Dazzling blue lights stretch on, reaching out to a sight unseen.
It’s a video of a plant root growing. We can watch as the nucleus of a cell divides into two, and then fade when completed.
The video is beautiful, but it provides something more than aesthetic value: researchers created the timelapse to understand how stem cells choose a developmental path.
The research has been published in Nature.
“Cells need to have a program during development: first divide like this, then divide like that,” said Pablo Szekely, a biologist at Duke University. “It has to be tightly regulated in order for everything to work.”
But how do stem cells – the cells in the body which can form into any cell type – decide which cell they’ll become?
Using a mustard plant (Arabidopsis thaliana ) the researchers focused in on two key proteins that are important for stem cell division.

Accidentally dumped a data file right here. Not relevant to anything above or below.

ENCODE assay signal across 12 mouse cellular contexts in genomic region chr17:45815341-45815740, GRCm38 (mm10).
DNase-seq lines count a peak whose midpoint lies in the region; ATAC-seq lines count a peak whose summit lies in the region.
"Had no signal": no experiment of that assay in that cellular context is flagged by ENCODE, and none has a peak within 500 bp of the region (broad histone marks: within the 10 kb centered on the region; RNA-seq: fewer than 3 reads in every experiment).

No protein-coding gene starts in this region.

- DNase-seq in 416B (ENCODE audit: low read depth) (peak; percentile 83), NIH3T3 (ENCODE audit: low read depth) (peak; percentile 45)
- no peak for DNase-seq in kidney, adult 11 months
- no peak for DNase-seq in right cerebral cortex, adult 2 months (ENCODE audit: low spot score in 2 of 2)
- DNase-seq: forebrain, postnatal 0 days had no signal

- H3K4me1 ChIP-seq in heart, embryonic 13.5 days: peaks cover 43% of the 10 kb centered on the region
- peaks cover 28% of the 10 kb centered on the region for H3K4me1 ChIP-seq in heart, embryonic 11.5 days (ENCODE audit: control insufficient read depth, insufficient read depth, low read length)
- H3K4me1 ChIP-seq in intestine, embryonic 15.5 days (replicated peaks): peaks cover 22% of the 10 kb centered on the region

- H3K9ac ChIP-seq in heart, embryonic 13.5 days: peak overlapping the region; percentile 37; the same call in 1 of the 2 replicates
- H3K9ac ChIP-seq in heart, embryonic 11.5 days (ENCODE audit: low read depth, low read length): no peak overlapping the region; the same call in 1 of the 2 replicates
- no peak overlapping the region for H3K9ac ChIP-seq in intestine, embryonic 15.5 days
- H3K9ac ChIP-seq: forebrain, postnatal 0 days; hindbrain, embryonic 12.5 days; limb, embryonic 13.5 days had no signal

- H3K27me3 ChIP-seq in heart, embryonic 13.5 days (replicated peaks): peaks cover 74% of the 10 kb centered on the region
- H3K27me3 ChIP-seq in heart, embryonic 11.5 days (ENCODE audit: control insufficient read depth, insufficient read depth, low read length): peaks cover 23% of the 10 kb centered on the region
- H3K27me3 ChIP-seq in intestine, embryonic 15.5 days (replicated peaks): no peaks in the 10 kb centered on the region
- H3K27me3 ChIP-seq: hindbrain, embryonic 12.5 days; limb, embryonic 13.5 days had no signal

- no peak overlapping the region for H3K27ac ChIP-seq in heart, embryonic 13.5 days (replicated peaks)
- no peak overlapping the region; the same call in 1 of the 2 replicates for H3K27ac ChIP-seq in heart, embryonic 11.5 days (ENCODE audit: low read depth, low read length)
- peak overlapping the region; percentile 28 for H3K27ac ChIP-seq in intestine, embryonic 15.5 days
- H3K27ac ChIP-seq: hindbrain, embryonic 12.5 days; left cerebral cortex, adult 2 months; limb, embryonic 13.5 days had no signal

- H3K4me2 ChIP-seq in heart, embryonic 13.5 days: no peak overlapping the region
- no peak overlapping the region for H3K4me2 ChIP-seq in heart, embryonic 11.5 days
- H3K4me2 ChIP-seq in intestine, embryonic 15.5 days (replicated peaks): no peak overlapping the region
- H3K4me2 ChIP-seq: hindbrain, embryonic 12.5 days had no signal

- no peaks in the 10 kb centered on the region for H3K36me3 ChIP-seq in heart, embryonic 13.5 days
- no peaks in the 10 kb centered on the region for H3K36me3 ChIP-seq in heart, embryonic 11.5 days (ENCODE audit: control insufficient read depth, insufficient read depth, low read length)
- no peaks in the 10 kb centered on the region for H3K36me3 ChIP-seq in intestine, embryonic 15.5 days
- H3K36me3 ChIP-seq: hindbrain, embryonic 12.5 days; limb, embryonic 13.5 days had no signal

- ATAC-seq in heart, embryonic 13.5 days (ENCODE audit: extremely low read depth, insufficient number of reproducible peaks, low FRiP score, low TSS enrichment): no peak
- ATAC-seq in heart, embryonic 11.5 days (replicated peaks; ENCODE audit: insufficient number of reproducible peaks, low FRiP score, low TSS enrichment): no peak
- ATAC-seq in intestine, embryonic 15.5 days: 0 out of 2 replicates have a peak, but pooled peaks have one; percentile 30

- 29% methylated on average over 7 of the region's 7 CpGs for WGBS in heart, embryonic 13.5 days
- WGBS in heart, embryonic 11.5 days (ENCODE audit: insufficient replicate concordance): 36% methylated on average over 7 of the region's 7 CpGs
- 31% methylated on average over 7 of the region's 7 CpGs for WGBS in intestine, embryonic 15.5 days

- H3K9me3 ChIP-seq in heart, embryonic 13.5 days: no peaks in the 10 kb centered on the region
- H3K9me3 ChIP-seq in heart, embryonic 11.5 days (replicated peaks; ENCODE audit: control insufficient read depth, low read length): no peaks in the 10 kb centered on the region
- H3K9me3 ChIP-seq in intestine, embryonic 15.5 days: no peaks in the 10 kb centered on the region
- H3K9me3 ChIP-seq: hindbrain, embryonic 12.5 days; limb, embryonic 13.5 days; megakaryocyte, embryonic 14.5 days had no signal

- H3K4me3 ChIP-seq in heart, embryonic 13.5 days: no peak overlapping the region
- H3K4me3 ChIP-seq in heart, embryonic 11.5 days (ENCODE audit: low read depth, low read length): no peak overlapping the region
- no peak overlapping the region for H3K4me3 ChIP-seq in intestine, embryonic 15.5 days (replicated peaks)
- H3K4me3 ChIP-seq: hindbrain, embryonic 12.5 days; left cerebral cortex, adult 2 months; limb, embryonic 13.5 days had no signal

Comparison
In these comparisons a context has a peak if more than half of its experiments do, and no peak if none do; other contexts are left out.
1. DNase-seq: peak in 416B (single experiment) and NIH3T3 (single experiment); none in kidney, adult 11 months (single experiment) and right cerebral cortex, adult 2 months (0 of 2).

The proteins – or transcription factors – are aptly named SCARECROW (SCR) and SHORTROOT (SHR), and together they prompt the root stem cells to stop dividing into more stem cells, and instead make one copy of itself and one of a more specialised root cell.
The team labelled SCR and SHR with fluorescent tags, and then took images every 15 minutes for 48 hours to understand how SCR and SHR work in these roots.
Unexpectedly, the video showed that only a small amount of SCR and SHR delivered early in the process was enough to switch the stem cells into producing the specialised cells.
“All they have to do is reach a certain threshold,” said Szekely.
While this is just a plant study, humans also have similar stem cell processes, and understanding one might take us closer to understanding the other. Animals and plants even have many of the same ‘housekeeping’ genes that are necessary for cells to function.
For now, while more research is being done, it’s nice that we can enjoy a video of a root slowly growing, stem cell by stem cell.